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Glial precursors clear sensory neuron corpses during development via Jedi-1, an engulfment receptor

Abstract

During the development of peripheral ganglia, 50% of the neurons that are generated undergo apoptosis. How the massive numbers of corpses are removed is unknown. We found that satellite glial cell precursors are the primary phagocytic cells for apoptotic corpse removal in developing mouse dorsal root ganglia (DRG). Confocal and electron microscopic analysis revealed that glial precursors, rather than macrophages, were responsible for clearing most of the dead DRG neurons. Moreover, we identified Jedi-1, an engulfment receptor, and MEGF10, a purported engulfment receptor, as homologs of the invertebrate engulfment receptors Draper and CED-1 expressed in the glial precursor cells. Expression of Jedi-1 or MEGF10 in fibroblasts facilitated binding to dead neurons, and knocking down either protein in glial cells or overexpressing truncated forms lacking the intracellular domain inhibited engulfment of apoptotic neurons. Together, these results suggest a cellular and molecular mechanism by which neuronal corpses are culled during DRG development.

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Figure 1: Neuron corpses in developing DRG are engulfed by BFABP-positive SGC precursors.
Figure 2: Electron micrographs of apoptotic bodies engulfed and ingested by SGC precursors in embryonic E12.5 DRGs.
Figure 3: Glial cells engulf dead neurons induced by NGF withdrawal in vitro.
Figure 4: Putative Draper and CED-1 homologs, Jedi-1 and MEGF10, are expressed in developing peripheral glial cells.
Figure 5: The extracellular domain of Jedi-1 recognizes cell corpses when expressed in C. elegans engulfing cells.
Figure 6: Jedi-1 and MEGF10 expressed in HEK293 cells enable binding to dead neurons.
Figure 7: Ectopic expression of Jedi-1 or MEGF10 in glial cells promotes neuronal corpse engulfment.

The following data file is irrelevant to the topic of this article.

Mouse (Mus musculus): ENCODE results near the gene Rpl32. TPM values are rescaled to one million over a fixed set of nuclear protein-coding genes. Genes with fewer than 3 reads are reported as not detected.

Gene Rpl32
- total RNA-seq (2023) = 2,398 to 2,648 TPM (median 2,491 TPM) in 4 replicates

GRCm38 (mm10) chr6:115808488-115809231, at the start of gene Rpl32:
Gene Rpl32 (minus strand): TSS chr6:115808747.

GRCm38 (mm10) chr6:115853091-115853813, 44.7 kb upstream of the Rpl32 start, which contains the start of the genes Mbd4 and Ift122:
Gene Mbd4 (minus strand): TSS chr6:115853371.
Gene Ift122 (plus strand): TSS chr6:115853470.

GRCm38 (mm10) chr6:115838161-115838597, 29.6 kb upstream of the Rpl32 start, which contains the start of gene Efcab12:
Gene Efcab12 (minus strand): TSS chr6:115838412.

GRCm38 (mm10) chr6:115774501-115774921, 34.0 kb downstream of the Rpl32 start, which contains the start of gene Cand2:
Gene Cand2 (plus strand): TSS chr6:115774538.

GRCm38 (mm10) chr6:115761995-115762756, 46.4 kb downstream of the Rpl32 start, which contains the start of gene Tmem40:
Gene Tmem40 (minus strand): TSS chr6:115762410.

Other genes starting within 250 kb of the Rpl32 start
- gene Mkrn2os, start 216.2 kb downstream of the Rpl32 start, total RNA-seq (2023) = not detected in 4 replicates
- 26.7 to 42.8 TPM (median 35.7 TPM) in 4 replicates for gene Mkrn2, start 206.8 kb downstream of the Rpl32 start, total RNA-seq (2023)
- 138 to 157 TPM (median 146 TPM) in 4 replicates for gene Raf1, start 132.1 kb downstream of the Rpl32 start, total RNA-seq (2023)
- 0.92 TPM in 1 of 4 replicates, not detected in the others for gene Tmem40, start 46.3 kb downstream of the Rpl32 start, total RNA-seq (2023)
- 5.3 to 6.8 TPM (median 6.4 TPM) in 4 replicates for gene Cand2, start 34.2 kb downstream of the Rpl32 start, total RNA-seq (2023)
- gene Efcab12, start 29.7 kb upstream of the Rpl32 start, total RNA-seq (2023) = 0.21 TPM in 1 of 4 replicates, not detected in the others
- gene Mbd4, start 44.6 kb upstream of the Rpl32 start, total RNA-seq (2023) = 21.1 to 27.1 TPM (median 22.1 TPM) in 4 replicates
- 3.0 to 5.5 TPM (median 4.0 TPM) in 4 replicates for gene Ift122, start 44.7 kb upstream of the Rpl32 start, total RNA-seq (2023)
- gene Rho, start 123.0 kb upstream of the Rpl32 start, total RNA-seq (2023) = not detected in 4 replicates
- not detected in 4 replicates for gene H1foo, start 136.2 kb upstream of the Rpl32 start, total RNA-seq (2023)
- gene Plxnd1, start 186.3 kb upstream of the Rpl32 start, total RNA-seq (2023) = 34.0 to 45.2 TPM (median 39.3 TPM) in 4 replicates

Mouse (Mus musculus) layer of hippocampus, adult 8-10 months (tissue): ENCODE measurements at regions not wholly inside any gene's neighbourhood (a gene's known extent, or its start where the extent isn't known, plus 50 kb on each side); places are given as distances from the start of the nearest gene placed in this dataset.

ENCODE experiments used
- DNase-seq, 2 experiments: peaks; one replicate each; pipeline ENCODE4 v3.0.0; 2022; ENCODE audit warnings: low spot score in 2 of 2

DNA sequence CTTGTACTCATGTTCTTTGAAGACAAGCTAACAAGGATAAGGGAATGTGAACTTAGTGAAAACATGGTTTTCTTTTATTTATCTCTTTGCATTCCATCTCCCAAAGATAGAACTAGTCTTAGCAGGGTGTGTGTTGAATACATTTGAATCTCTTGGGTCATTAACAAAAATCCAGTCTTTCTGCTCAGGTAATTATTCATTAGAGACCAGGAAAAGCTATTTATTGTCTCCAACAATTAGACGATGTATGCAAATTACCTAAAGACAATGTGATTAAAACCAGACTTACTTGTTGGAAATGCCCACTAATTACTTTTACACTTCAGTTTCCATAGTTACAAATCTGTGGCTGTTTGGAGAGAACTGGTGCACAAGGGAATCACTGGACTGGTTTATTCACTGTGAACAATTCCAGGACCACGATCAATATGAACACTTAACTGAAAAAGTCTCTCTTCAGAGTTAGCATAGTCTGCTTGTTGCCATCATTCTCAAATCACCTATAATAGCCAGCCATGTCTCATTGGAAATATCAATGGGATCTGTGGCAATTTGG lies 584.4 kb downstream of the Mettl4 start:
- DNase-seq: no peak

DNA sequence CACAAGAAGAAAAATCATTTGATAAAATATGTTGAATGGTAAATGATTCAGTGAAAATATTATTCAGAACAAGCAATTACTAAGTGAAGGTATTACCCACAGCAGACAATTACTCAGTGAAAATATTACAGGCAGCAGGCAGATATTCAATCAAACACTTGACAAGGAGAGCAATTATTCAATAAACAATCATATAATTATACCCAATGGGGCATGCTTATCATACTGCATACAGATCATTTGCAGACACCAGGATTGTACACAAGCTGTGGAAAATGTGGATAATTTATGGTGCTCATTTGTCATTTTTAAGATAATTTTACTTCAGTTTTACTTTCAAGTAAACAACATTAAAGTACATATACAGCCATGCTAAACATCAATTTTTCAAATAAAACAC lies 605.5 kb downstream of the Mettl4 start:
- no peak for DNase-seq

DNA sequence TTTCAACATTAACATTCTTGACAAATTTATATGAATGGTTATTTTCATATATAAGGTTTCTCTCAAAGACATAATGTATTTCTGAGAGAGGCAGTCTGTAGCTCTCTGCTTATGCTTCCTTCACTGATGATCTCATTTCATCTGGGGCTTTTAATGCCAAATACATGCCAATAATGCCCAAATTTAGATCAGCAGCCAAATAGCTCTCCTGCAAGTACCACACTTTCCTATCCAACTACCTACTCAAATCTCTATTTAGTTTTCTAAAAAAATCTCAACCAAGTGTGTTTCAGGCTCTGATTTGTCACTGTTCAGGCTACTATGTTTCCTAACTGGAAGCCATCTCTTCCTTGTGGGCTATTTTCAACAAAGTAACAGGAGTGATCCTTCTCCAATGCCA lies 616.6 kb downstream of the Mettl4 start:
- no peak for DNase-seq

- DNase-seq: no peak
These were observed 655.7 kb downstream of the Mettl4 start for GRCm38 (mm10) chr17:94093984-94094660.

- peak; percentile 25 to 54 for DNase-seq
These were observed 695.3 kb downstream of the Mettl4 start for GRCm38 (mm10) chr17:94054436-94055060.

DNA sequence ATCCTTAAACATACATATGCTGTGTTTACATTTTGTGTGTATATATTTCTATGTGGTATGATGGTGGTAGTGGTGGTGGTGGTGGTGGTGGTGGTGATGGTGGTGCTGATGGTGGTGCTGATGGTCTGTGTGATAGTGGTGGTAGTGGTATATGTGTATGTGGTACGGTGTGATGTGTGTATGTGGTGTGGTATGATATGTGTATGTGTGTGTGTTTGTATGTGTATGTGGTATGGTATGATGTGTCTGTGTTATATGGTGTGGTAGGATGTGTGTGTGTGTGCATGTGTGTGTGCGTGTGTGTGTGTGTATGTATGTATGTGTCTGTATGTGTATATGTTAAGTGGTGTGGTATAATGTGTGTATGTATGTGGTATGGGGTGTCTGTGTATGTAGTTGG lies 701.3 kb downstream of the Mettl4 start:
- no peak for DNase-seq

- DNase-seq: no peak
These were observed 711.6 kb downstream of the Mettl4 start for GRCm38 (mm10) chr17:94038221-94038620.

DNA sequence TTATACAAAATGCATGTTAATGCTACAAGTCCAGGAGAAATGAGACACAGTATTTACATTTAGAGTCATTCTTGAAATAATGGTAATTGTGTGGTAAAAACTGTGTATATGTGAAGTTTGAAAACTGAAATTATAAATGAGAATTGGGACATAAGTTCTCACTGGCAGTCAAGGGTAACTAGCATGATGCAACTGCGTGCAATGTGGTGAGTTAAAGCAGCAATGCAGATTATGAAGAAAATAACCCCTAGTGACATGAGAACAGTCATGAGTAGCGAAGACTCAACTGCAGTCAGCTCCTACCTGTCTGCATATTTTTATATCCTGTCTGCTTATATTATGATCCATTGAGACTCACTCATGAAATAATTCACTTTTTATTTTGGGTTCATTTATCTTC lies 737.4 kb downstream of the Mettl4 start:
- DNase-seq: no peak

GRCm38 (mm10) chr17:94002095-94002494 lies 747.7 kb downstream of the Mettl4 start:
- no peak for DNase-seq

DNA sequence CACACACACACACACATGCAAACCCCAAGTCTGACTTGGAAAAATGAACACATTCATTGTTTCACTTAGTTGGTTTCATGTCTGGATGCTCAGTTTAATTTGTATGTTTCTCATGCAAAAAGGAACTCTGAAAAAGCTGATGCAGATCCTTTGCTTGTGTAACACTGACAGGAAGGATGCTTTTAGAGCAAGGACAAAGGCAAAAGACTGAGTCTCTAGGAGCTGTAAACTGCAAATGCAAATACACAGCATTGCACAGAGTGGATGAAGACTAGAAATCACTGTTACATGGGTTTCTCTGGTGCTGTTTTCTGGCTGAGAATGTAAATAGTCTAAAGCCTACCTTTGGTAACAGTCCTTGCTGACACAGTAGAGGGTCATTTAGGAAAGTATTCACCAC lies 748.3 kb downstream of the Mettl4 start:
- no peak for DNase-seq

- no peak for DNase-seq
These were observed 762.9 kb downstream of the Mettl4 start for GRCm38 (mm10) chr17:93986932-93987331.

Figure 8: Neuronal corpse engulfment by glial cells requires endogenous Jedi-1 and MEGF10.

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Acknowledgements

The authors thank the Statistics and Methodology Services at the Vanderbilt Kennedy Center for assistance on statistical analysis and C. Yoon, C. Jones and other members of the Carter laboratory for technical assistance and helpful suggestions. This work was supported by grants from the US National Institutes of Health (NS048249 and NS064278 to B.D.C., GM067848 to Z.Z.), a Muscular Dystrophy Association Development grant (MDA4023) to H.-H.W., a US National Institutes of Health Minority Access to Research Careers Predoctoral Fellowship (GM079911) to V.V., and the Ministerio de Ciencia e Innovación (SAF), Ministerio de Sanidad (TerCel and Ciberned), Fundación la Caixa, and Generalitat Valenciana (Prometeo) to I.F.

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H.-H.W. and B.D.C. initiated and developed the overall concept and design of the project. H.-H.W. also performed, analyzed and interpreted most of the experiments and prepared the initial version of the manuscript. E.B. performed the quantitative histological analysis of neuronal corpse engulfment in Ntf3+/+ and Ntf3−/− mice. J.L.S. generated some of the Jedi-1 and MEGF10 constructs, performed the binding experiment and some of the immunostaining analyses. V.V. performed all of the experiments with C. elegans. C.B. assisted with the immunostaining on sections and generated the shRNA construct for MEGF10. L.F.R. provided technical expertise for electron microscopy analysis and critical intellectual input for this study. I.F. performed the electron microscopy analysis, supervised the quantitative histological analysis and provided intellectual input. Z.Z. designed and supervised the C. elegans study and provided intellectual input. B.D.C. directed the overall project and prepared the final version of the manuscript.

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Correspondence to Bruce D Carter.

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Wu, HH., Bellmunt, E., Scheib, J. et al. Glial precursors clear sensory neuron corpses during development via Jedi-1, an engulfment receptor. Nat Neurosci 12, 1534–1541 (2009). https://doi.org/10.1038/nn.2446

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